Fatalism Or Freewill | Forum

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UserX
UserX Jan 3 '14
A few hours ago I would have had a definite answer to that question... but now, I question just how "free" our freedom of making decisions are?

I was watching a 5 part something on youtube, mostly for the entertainment value. Part's of this video talked about a few experiments done over the years regarding the brain of rats and human brains.

The first experiment spoken about concerned experiments done on rats during the 1920's. In the experiment this one scientists wanted to know where exactly in a rat's brain it's memory was. So he cuts out different sections of the rat's brain and puts them thru mazes he had taught them to see if they remember. They did, and this scientist learns that no matter what part of the rat brains he removes, the rats continue to remember things.

The interesting and relevant experiments to the thread title comes after this rat brain experiment. The relevant experiments are recent, done with those fancy brain scanners, and computers.

I saw something that shocked me. In the test, they place a guy in a bran scanner thing. He is hooked up to a computer. The guy is given instructions to listen to something and decide to either push a right button or a left button. That's the experiment. It's simple and looks quick. But the shocker is what the computer and brain scanner sees and reveals.

The brain scanner and computer reveals that before the guy consciously make a decision to push one of the two buttons, his brain already knows which one he will be pushing a full 6 seconds before!

What's shocking or hard to swallow are the implications. The implication that your unconscious or subconscious mind has made decisions for you before you consciously "make" decisions.

If we have the freewill to make a choice or decision consciously, but those choices we think we are making out of freewill were already decided and determined at least a full 6 seconds before, is it still "freewill?"

I'm thinking that maybe they have their data right, but that their conclusions are iffy. If anybody wants to watch the experiments I'll include the video. The relevant parts begins @ ~19 minutes and ends at around 41 minutes. Oddly - by some cosmic coincidence -  one of the test subjects looks very similar to BeastXeno! It could be Beast's doppelganger; at least I think so:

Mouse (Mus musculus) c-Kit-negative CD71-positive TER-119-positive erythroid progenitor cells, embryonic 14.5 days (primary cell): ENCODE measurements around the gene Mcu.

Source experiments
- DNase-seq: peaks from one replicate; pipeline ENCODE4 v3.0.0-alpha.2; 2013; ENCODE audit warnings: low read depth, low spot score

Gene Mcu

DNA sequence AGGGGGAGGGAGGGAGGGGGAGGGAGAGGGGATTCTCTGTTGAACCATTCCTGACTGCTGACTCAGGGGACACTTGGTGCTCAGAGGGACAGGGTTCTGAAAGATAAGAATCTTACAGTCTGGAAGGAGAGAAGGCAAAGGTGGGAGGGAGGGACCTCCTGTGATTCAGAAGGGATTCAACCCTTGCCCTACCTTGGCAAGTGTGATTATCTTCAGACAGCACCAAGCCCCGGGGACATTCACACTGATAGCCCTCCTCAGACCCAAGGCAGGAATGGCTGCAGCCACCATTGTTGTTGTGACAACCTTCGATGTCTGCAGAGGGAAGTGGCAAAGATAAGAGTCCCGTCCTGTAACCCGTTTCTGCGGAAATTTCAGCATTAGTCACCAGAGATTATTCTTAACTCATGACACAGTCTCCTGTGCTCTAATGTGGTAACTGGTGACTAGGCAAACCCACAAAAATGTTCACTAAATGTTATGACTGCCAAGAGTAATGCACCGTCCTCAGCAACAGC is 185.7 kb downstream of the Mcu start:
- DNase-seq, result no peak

In my gut I've always had a liking for the idea of fate, but consciously and intellectually, I have always been a strong supporter for the idea of freewill: that we each consciously make our own choices in life, and we determine our own fate. But if the conclusions of those experiments are accurate, then it puts the this idea of free conscious will into question.

What is free will?

EDIT: I put this in the wrong section how do I change it?
The Forum post is edited by UserX Jan 3 '14
Nith
Nith Jan 3 '14

There was another experiment (I will try to find it again) that was done years ago that stated,,,,


Most thought patterns are pre-programmed and those that break this rule are more often random impulses than logical replies. Of the pre-programmed replies it was not so much years of learning but what would help them blend in with the group thought/ and people they tried to be part of.


Seems some would rather be wrong and part of a larger group than right and stand out.



This leads me to ask how the test victims are picked and if that has anything to do with the outcomes? Most of these test groups don't go into detail about who, where and why they picked the test subjects. Those three W's I think are more important than the findings half the time.

DevilSmurf
DevilSmurf Jan 4 '14
Topic was moved from Site Announcements.
CanisMachina
CanisMachina Jan 4 '14

I don't think it calls free will into contention necessarily.  Perhaps the decision making process is just that; a series of steps with the motorized movement being the final step (coinciding with the conscious decision). It's construction. The idea, blueprint, preparation, and action. Your mind is priming, and mapping the decision unconsciously at first, and then consciously. This doesn't amount to a lack of free will. If  anything it shows the importance of the unconscious mind.

 

 It makes me wonder if results would be different in very young children (ages 3-5). Perhaps there would be a much less pronounced lag.

The Forum post is edited by CanisMachina Jan 4 '14
UserX
UserX Jan 4 '14

Quote from CanisMachina

I don't think it calls free will into contention necessarily.  Perhaps the decision making process is just that; a series of steps with the motorized movement being the final step (coinciding with the conscious decision). It's construction. The idea, blueprint, preparation, and action. Your mind is priming, and mapping the decision unconsciously at first, and then consciously. This doesn't amount to a lack of free will. If  anything it shows the importance of the unconscious mind.

 

 It makes me wonder if results would be different in very young children (ages 3-5). Perhaps there would be a much less pronounced lag.


You make some good points Canis. I was thinking a similar idea. Like the brain takes a few seconds to "rev" up, in order to make a decision.

Since you brought it up, I'd also like to see young children doing that test for their results. My guess is children may produce longer time lag.
AnnaCzereda
AnnaCzereda Jan 4 '14
Quote from UserX What's shocking or hard to swallow are the implications. The implication that your unconscious or subconscious mind has made decisions for you before you consciously "make" decisions.